MaCinJay’s Musings

another case of inverse vandalism

Posts Tagged ‘firmware update

Firmware updates

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Apple has released firmware update 1.1.2 for the iPhone and iPod touch. This has inter alia added support for international keyboard layouts and – in the case of the touch – the ability to add and update events in the calendar. The latter feature addresses the touch’s most glaring weakness from a software point of view.

I’ve had a chance to use the touch for a week now and have been really impressed. For my money the best feature isn’t the music player, it’s the Safari Internet browser. I’ve always been lukewarm about the desktop version of Safari, preferring Firefox’s greater flexibility, but it works great on the touch. A nice feature is that when using your finger to scroll up or down in a web page there is a “bouncing” effect when you reach the limit of the page. It’s an effective way of showing that you can’t go any further – like hitting a wall in real life, only without the pain. A small touch but one that nicely showcases Apple’s legendary attention to detail.

My only real complaint is that it is too easy to accidentally activate links, which I mentioned in my last post. (That and the fact that it would be nice to have a larger viewing area – is there an Tablet Mac in the works?) It makes me wish that it the touch was not reliant on Wi-Fi so that I could use it all the time. When oh when will Apple release the iPhone in South Africa?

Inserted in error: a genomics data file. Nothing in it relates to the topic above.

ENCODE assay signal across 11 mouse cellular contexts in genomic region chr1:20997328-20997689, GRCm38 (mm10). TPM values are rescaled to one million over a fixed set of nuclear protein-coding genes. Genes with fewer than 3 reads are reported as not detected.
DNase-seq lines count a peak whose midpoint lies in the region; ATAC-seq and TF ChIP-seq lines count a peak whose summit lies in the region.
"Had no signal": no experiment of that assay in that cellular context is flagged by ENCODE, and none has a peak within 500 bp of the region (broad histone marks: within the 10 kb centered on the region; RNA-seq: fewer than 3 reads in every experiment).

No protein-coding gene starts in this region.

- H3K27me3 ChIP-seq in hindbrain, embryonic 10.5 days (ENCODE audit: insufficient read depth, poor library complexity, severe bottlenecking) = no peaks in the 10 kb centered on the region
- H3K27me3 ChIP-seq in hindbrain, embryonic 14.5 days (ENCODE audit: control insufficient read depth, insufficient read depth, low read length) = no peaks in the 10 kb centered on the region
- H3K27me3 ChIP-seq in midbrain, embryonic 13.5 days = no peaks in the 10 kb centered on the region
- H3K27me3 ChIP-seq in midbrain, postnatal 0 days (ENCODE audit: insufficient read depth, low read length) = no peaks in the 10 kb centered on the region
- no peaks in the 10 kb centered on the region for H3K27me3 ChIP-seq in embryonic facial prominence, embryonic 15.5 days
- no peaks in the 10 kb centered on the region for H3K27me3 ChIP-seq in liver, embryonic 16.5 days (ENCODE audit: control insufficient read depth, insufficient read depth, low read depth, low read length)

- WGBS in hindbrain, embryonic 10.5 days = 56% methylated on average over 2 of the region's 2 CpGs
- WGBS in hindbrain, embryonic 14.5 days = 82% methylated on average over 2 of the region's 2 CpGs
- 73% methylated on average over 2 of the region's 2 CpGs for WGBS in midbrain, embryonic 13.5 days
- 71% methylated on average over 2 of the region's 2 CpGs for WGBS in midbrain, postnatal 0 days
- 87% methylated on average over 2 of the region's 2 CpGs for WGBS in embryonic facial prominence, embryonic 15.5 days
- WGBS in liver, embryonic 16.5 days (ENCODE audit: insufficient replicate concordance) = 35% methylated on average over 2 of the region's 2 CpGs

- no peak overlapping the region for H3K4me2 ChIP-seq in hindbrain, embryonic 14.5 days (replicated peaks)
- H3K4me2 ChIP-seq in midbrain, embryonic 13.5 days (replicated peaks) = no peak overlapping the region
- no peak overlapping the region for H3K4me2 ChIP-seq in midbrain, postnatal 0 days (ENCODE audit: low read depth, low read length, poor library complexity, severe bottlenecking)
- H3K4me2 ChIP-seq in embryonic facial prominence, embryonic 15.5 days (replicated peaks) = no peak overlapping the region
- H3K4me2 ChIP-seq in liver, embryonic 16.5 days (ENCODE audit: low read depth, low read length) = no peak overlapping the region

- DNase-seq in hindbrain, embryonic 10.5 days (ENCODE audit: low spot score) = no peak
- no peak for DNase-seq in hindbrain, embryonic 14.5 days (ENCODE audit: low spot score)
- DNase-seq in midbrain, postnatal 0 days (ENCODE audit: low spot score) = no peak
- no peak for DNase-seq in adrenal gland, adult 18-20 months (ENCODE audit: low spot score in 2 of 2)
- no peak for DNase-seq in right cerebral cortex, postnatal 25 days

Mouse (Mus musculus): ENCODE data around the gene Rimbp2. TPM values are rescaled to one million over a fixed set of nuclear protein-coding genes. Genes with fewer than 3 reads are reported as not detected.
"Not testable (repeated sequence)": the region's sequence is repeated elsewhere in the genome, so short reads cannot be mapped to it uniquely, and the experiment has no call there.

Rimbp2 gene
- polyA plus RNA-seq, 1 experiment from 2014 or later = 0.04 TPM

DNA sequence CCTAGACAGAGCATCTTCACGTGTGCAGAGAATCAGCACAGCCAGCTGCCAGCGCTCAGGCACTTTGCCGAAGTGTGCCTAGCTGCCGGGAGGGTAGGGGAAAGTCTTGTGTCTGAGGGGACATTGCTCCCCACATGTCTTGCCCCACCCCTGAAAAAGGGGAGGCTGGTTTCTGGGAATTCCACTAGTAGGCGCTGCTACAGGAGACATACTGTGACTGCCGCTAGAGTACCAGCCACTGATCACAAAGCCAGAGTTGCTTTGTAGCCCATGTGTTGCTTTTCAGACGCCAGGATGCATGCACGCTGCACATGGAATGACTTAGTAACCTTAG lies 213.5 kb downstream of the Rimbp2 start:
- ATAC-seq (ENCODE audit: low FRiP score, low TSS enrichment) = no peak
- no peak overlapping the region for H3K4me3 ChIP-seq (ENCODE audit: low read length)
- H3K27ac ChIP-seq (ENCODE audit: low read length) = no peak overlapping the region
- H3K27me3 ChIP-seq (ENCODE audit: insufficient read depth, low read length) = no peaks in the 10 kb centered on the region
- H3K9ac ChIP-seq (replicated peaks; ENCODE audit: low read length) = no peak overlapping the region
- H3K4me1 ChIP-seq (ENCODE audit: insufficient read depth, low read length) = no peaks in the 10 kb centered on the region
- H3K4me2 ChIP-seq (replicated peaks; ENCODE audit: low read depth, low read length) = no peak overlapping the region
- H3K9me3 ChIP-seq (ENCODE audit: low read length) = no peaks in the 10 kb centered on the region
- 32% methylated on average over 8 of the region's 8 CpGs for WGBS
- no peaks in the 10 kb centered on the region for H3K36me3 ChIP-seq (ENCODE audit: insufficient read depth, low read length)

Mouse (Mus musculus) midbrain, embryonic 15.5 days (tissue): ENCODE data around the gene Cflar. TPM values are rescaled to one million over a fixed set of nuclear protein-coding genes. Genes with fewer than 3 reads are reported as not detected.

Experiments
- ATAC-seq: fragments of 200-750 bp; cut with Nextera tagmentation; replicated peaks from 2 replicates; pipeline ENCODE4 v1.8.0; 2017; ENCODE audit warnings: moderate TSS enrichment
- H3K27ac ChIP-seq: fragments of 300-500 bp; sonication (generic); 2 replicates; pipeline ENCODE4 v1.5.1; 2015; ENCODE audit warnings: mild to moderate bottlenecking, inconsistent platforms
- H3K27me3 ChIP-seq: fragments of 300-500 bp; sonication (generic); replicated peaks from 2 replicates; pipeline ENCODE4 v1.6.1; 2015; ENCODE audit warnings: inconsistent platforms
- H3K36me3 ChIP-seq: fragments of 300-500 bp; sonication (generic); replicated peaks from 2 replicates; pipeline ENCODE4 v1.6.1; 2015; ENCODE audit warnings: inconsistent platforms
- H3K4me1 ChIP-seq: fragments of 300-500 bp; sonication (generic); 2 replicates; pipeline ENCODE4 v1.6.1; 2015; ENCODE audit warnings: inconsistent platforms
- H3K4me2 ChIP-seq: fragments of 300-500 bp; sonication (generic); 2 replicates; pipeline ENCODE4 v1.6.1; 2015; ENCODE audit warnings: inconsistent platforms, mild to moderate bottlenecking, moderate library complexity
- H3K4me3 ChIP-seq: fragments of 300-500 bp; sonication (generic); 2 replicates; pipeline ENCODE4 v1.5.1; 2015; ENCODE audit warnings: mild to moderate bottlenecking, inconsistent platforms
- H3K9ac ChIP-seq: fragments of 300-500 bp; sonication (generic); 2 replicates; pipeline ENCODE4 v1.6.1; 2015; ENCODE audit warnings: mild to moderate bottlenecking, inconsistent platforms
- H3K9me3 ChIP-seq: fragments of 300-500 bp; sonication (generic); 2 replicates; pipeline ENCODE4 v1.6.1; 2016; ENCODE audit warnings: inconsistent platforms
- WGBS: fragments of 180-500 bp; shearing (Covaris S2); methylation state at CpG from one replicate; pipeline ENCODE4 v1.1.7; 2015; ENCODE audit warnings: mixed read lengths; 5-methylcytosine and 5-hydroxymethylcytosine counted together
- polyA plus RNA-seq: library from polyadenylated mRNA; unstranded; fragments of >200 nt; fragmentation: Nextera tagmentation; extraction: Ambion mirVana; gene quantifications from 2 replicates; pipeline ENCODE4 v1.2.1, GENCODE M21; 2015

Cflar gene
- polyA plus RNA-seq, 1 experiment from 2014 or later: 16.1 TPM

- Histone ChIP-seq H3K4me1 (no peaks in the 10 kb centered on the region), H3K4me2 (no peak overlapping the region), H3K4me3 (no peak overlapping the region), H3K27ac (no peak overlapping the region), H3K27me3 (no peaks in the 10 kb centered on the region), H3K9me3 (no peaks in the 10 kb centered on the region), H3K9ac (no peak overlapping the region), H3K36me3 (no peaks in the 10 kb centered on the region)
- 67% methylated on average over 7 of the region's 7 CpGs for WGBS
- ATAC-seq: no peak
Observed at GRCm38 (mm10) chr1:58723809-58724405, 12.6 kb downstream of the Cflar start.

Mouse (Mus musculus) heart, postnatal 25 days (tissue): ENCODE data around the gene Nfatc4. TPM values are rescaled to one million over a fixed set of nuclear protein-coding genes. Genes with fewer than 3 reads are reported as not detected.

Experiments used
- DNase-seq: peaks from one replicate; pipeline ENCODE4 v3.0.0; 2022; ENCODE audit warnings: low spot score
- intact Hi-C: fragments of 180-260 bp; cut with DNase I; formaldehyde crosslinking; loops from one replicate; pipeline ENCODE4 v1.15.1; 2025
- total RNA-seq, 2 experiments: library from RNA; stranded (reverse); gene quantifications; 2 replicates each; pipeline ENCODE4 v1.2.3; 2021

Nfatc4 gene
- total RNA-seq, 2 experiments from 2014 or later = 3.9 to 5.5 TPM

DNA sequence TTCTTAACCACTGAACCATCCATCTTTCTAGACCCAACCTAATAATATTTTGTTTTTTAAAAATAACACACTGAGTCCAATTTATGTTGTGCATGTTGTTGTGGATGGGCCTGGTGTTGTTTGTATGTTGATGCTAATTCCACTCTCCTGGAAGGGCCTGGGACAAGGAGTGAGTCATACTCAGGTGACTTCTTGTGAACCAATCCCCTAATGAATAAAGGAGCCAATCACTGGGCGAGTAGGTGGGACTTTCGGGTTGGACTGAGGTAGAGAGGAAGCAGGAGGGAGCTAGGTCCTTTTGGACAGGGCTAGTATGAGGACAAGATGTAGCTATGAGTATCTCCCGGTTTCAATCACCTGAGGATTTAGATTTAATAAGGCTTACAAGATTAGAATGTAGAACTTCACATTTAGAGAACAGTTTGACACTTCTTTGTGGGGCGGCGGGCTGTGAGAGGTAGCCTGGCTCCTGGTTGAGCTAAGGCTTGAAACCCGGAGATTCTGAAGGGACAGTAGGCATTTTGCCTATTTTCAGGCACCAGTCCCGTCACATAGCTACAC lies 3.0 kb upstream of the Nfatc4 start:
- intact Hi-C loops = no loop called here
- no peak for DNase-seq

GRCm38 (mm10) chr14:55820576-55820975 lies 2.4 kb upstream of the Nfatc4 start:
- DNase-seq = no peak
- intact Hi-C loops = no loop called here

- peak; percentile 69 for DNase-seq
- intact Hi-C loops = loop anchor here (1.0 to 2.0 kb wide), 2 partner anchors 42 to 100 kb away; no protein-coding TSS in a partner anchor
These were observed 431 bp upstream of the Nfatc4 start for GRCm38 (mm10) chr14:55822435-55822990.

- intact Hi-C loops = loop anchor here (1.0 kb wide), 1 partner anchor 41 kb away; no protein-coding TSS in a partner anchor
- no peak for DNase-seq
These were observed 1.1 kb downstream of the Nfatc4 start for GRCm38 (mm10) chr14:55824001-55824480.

Written by macinjay

November 13, 2007 at 10:20 pm

SDK for iPhone

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steve-jobs-and-the-iphone.jpgIn September I wrote that Apple would need to consider officially endorsing the development of native third-party applications on the iPhone as the lack of these was regarded as a handicap in some quarters. Apple also received a lot of bad press following the iPhone’s recent firmware update, which disabled third-party applications that certain users had installed on their handsets by hacking the iPhone’s software.

Now I see that CEO Steve Jobs has written an open letter on Apple’s website promising an SDK by February next year that will give developers the tools to produce applications for the iPhone. He writes: It will take until February to release an SDK because we’re trying to do two diametrically opposed things at once—provide an advanced and open platform to developers while at the same time protect iPhone users from viruses, malware, privacy attacks, etc. He goes on to say that the threat of cell phone viruses has been understated and that companies like Nokia have already taken steps to combat the problem. According to him Apple are working on an advanced system which will offer developers broad access to natively program the iPhone’s amazing software platform while at the same time protecting users from malicious programs.

I think that the phrase “broad access” is a telling one. It will be interesting to see what sort of restrictions Apple will impose on development and whether it will bar certain applications that may negatively affect their revenue, such as VoIP and instant messaging. But at least now there is an SDK in the works.

Written by macinjay